These early Autumn mornings often arrive cocooned in mist — beautiful, mysterious, and somewhat haunting. There’s nothing necessarily poetic about mist; meteorologically, it’s just the result of longer nights and the warmer earth interacting with the cooler air, causing water droplets to form close to the ground. But it’s hard to look out over a shrouded field, the hills a ghost of a silhouette in the distance, without feeling a sense of wonder. What’s out there? With a kind of abracadabra flourish, the world as we know it seems to go up in smoke. Though it will burn off by noon, these mists offer a glimpse of what’s to come: the lush greens of summer enveloped by the grays and whites of winter. Here’s a poem on the subject by the English poet Alice Oswald.


Alice Oswald

It amazes me when mist
chloroforms the fields
and wipes out whatever world exists

and walkers wade through coma
and close to but curtained from each other

sometimes there’s a second river
lying asleep along the river
where the sun rises
sunk in thought

and my soul gets caught in it
hung by the heels
in water

it amazes me when mist
weeps as it lifts

                 and a crow
calls down to me in its treetop voice
that there are webs and drips
and actualities up there

and in my fog-self shocked and grey
it startles me to see the sky

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7 Responses to Mist

  1. Susan King says:


    What you’ve written here and the poem are both beautiful! I so look forward to your musings on each new month. Thank you for sharing your thoughts and carefully crafted words.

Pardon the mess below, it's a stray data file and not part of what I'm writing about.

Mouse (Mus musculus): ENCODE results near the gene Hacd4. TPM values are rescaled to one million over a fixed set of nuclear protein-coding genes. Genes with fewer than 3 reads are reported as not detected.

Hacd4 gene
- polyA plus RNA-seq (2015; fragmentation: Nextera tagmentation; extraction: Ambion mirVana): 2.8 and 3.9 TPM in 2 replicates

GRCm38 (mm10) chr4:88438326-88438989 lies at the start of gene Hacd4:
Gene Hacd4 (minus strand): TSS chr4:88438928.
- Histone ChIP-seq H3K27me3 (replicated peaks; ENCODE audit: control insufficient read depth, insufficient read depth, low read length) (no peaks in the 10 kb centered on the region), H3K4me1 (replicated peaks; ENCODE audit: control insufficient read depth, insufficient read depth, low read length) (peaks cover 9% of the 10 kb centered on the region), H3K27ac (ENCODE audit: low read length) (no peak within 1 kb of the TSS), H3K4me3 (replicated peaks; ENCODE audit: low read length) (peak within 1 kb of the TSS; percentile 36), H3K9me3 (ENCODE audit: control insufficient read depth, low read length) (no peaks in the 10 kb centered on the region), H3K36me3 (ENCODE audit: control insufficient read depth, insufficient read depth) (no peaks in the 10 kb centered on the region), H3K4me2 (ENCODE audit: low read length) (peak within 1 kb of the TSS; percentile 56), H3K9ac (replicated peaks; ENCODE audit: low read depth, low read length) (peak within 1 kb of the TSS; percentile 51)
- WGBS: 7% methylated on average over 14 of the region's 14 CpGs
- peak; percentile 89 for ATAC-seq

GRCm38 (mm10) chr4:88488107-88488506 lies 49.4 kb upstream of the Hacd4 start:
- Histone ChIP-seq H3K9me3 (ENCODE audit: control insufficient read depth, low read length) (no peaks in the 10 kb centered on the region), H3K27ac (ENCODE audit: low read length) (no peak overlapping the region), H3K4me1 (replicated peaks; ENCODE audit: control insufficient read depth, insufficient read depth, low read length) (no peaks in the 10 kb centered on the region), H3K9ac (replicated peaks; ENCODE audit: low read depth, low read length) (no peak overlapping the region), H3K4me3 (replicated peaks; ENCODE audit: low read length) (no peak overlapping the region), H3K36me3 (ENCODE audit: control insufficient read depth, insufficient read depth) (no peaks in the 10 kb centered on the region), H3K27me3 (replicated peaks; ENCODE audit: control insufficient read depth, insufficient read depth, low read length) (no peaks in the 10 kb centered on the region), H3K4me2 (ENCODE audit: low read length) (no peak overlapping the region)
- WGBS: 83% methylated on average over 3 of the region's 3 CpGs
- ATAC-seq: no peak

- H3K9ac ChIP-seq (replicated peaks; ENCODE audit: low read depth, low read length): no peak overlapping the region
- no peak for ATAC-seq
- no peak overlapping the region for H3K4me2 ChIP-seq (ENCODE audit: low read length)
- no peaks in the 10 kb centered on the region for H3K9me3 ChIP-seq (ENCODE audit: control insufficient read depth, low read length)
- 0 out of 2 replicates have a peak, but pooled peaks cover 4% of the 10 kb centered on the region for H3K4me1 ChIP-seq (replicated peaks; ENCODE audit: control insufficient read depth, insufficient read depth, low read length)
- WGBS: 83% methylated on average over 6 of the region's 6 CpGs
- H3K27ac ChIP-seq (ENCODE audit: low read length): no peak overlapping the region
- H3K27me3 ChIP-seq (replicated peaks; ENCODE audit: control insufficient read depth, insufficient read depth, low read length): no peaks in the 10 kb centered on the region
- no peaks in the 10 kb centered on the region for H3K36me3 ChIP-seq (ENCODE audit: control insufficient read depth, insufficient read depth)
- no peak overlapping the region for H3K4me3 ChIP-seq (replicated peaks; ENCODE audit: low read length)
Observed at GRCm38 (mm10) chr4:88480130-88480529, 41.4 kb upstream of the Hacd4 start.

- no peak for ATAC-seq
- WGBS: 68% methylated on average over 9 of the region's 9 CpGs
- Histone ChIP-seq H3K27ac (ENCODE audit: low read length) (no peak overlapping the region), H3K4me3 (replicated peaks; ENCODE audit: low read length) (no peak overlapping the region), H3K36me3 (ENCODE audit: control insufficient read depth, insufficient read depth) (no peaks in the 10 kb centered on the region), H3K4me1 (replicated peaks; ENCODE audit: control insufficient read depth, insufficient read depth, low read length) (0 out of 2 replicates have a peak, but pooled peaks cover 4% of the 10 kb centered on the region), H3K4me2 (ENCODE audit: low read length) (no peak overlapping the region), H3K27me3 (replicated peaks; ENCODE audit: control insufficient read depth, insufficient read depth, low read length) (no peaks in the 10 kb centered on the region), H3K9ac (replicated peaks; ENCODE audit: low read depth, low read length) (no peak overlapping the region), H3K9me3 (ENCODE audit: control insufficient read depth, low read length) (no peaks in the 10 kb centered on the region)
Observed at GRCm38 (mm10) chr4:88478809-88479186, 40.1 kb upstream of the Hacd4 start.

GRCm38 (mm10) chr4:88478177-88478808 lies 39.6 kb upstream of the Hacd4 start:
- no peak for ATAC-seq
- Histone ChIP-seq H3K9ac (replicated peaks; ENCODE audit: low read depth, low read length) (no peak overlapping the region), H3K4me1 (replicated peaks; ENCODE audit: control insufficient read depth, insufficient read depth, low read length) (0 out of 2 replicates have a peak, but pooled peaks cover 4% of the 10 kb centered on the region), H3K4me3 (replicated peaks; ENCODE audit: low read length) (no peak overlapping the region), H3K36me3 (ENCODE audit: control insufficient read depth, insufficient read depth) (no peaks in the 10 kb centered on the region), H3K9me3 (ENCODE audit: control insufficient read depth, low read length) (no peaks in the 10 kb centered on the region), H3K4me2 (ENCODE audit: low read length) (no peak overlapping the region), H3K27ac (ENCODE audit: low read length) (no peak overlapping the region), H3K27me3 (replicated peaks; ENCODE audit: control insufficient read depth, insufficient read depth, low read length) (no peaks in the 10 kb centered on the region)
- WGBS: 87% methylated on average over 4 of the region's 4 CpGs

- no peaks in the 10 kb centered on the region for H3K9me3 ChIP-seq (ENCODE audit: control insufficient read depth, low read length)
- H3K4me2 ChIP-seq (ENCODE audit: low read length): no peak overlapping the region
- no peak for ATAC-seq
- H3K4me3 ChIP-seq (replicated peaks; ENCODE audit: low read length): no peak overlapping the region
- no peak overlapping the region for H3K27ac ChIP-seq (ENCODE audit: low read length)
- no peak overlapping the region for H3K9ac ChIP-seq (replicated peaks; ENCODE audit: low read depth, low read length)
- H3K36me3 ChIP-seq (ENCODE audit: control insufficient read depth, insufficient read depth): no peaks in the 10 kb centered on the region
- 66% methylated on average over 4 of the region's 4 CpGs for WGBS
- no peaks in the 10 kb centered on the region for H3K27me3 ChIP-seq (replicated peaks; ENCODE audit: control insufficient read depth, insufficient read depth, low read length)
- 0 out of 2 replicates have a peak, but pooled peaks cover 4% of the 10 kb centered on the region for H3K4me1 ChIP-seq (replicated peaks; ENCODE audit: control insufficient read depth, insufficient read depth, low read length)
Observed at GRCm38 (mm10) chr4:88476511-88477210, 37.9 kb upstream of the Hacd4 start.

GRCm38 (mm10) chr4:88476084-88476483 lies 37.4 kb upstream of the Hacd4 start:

2. Jenn says:

    I have always loved fog and mist and this time of year. I really think there is such beauty in grayness and this poem is lovely in its description. The very end “it startled me to see the sky” is perfect. Thanks for sharing your beautiful words and the poem. I hope your autumn is filled with love, warmth and coziness.

  3. How do you find the poems to match your subject, which are so beautifully paired? I feel the same way, and am glad to read such evocative words about the mist, or as I call it, morning fog, before it clears.

    • Liza says:

      Thanks, Patty. A good thing about the internet is how much poetry it shares — from every corner of the world! I believe I found this poem in the Guardian.

  4. Carole Hansen says:

    My favorite poems are the ones that bring real visions as I read. This one is truly one of those. Happy Fall y’all!

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